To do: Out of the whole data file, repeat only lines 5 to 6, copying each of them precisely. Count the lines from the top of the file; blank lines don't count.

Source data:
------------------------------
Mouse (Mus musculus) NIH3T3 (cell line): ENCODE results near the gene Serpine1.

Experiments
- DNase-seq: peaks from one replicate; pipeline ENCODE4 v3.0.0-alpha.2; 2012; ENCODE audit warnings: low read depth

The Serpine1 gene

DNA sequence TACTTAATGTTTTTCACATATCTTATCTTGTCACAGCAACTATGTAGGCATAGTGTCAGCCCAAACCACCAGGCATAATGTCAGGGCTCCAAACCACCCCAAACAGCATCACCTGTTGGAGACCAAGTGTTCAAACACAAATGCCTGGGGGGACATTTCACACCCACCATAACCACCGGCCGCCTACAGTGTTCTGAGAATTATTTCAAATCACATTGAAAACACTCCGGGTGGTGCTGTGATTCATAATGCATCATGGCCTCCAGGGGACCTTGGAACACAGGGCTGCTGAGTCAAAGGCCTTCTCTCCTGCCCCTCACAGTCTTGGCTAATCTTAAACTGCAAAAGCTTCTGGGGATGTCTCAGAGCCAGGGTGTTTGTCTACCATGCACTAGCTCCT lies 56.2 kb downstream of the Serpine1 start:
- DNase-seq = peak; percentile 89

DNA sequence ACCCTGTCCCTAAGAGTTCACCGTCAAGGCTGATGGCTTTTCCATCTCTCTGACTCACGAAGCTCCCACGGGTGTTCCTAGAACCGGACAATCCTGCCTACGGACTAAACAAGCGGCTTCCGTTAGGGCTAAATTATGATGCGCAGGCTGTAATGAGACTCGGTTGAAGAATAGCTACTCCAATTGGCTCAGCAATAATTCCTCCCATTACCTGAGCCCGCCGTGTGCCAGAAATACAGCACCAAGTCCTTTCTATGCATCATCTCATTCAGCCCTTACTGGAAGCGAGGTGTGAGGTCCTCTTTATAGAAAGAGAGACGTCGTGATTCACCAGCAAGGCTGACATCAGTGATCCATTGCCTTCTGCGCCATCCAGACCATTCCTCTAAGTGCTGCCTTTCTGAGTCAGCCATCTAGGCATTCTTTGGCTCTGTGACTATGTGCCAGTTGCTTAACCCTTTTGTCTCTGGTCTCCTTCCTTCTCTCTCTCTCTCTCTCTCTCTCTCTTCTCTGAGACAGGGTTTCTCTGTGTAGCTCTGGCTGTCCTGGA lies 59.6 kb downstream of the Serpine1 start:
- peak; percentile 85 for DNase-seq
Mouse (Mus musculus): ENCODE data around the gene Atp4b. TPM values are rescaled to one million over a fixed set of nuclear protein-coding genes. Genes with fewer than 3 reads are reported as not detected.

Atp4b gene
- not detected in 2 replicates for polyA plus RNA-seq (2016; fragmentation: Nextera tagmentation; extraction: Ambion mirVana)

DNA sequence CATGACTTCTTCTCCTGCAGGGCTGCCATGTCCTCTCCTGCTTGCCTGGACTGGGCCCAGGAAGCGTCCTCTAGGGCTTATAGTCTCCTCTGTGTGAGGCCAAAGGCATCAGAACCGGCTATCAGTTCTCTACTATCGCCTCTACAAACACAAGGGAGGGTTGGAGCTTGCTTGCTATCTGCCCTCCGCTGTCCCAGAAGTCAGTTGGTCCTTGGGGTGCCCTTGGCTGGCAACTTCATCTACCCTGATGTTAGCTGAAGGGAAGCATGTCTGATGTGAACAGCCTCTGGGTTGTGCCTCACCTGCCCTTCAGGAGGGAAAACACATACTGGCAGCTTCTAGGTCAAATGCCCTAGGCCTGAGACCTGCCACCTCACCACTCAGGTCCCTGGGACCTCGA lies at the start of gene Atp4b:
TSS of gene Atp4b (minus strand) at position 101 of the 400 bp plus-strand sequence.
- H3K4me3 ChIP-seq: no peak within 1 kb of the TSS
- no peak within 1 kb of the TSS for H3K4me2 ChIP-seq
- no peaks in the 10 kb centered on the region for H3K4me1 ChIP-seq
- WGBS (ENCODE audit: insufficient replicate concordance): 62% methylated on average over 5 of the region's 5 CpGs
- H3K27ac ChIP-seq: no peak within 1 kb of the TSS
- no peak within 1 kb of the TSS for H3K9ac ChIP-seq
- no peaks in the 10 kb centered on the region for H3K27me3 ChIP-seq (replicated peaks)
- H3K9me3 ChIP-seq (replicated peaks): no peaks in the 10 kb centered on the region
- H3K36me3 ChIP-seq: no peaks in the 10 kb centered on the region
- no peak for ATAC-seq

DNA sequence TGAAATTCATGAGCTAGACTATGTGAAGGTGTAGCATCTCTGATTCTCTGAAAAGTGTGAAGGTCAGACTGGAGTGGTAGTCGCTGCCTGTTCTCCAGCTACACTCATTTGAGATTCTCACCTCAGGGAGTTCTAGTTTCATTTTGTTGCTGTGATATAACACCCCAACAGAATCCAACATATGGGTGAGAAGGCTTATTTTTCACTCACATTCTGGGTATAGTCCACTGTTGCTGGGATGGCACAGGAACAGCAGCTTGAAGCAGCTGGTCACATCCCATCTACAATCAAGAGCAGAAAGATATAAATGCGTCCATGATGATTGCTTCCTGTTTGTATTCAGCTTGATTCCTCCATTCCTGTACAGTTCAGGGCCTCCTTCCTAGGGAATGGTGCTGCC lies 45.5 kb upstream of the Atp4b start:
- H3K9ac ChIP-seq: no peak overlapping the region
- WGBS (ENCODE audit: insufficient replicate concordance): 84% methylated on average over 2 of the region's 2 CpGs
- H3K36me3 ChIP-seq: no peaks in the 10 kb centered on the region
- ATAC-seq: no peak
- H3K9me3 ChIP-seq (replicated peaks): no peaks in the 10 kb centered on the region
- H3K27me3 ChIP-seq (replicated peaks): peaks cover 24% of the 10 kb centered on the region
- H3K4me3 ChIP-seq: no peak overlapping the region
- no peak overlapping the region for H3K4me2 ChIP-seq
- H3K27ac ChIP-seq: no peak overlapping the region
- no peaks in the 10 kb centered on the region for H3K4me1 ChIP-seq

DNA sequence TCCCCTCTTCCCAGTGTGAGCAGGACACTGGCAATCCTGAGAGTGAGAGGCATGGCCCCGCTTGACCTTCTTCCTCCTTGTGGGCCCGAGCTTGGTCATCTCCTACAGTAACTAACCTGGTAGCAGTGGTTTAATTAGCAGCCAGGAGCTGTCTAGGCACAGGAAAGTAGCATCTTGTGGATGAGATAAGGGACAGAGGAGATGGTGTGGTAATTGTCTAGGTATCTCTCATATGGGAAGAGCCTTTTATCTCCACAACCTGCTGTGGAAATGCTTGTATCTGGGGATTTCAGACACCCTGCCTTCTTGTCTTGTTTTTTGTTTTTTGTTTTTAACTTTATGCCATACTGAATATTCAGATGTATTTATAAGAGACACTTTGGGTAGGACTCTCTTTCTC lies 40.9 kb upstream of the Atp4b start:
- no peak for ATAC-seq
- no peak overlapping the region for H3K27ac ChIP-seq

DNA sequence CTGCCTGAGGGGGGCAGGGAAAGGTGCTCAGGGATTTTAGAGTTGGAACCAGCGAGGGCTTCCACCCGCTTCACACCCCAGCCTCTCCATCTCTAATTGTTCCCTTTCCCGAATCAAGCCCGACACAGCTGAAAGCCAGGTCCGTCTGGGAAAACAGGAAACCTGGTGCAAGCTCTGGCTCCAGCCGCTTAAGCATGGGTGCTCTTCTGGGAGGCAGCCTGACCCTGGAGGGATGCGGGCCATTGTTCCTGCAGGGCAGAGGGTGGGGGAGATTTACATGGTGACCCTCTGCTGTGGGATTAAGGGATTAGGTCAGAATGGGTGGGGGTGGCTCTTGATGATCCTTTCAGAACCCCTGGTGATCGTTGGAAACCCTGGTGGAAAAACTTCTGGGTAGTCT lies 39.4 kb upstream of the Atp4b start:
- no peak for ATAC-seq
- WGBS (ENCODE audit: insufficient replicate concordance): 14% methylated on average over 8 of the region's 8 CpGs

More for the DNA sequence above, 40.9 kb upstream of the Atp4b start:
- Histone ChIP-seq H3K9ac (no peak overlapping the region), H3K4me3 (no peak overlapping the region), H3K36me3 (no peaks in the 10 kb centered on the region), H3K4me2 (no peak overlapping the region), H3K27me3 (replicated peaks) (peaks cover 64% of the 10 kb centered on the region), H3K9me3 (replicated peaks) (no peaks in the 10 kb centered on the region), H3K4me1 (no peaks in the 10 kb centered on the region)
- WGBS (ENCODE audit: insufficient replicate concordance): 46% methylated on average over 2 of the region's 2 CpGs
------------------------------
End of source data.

DNA sequence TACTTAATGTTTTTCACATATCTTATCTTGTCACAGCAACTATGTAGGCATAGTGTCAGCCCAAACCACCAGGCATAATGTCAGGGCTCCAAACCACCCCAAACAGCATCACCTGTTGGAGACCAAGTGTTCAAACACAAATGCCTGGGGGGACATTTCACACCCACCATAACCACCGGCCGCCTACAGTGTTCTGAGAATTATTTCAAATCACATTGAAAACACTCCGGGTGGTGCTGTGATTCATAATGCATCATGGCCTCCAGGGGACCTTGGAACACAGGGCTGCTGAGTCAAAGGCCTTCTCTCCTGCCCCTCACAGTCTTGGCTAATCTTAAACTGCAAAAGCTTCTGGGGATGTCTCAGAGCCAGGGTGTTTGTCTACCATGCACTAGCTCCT lies 56.2 kb downstream of the Serpine1 start:
- DNase-seq = peak; percentile 89